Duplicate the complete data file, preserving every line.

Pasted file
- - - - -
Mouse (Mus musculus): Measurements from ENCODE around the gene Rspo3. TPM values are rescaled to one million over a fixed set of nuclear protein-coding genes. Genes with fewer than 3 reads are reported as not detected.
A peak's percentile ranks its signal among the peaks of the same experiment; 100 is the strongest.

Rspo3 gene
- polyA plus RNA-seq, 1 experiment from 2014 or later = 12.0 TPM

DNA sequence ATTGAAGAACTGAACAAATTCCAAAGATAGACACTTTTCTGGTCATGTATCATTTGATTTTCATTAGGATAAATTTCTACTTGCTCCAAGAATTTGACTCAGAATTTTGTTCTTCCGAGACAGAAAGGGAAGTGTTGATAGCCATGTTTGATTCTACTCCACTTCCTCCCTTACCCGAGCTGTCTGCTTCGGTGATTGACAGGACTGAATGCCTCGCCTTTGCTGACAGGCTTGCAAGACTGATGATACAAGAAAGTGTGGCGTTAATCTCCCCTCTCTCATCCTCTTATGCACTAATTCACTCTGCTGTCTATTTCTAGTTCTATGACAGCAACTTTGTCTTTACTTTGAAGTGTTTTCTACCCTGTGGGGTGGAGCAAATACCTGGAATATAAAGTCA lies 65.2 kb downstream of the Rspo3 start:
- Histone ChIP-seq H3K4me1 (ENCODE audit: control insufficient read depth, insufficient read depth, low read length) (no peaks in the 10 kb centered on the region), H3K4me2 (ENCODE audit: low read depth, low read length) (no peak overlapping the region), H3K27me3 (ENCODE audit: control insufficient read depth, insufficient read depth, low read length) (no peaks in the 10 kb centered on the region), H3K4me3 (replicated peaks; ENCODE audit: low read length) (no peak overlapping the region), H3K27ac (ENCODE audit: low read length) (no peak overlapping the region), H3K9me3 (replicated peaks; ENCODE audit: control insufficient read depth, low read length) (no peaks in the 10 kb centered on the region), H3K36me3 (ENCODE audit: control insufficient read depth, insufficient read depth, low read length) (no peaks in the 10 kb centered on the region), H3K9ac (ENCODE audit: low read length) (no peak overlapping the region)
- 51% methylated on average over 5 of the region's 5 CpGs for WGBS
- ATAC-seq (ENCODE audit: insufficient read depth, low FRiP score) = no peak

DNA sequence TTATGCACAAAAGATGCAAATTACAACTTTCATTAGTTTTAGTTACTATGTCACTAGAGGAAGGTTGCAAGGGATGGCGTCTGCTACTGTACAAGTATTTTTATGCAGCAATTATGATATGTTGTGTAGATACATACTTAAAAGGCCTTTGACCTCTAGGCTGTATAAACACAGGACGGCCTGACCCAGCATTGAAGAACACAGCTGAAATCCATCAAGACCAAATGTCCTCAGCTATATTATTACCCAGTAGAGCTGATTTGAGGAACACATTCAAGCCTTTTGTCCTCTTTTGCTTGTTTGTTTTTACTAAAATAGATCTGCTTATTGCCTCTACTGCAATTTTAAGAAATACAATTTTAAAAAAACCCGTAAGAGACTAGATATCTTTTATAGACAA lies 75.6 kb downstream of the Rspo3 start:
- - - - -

Mouse (Mus musculus): Measurements from ENCODE around the gene Rspo3. TPM values are rescaled to one million over a fixed set of nuclear protein-coding genes. Genes with fewer than 3 reads are reported as not detected.
A peak's percentile ranks its signal among the peaks of the same experiment; 100 is the strongest.

Rspo3 gene
- polyA plus RNA-seq, 1 experiment from 2014 or later = 12.0 TPM

DNA sequence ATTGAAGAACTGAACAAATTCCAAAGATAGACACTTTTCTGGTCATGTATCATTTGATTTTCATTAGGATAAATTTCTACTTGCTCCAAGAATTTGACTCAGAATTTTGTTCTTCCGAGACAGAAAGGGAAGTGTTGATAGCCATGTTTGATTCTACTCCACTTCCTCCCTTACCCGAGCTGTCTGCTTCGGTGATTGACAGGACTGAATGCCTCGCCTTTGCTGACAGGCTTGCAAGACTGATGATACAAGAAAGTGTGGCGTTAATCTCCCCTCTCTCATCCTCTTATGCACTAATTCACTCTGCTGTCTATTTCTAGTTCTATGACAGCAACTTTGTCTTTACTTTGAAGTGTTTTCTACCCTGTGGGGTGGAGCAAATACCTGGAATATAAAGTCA lies 65.2 kb downstream of the Rspo3 start:
- Histone ChIP-seq H3K4me1 (ENCODE audit: control insufficient read depth, insufficient read depth, low read length) (no peaks in the 10 kb centered on the region), H3K4me2 (ENCODE audit: low read depth, low read length) (no peak overlapping the region), H3K27me3 (ENCODE audit: control insufficient read depth, insufficient read depth, low read length) (no peaks in the 10 kb centered on the region), H3K4me3 (replicated peaks; ENCODE audit: low read length) (no peak overlapping the region), H3K27ac (ENCODE audit: low read length) (no peak overlapping the region), H3K9me3 (replicated peaks; ENCODE audit: control insufficient read depth, low read length) (no peaks in the 10 kb centered on the region), H3K36me3 (ENCODE audit: control insufficient read depth, insufficient read depth, low read length) (no peaks in the 10 kb centered on the region), H3K9ac (ENCODE audit: low read length) (no peak overlapping the region)
- 51% methylated on average over 5 of the region's 5 CpGs for WGBS
- ATAC-seq (ENCODE audit: insufficient read depth, low FRiP score) = no peak

DNA sequence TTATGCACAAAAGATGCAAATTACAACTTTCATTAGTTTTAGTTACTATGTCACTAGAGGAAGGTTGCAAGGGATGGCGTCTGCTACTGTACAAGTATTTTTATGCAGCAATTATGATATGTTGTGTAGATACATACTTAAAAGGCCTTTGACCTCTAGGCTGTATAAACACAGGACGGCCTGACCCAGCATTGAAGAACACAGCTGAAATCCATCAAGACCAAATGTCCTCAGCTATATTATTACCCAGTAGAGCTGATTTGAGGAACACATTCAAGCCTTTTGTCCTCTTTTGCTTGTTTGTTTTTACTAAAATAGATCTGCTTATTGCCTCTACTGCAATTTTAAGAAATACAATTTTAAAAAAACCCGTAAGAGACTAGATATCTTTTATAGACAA lies 75.6 kb downstream of the Rspo3 start: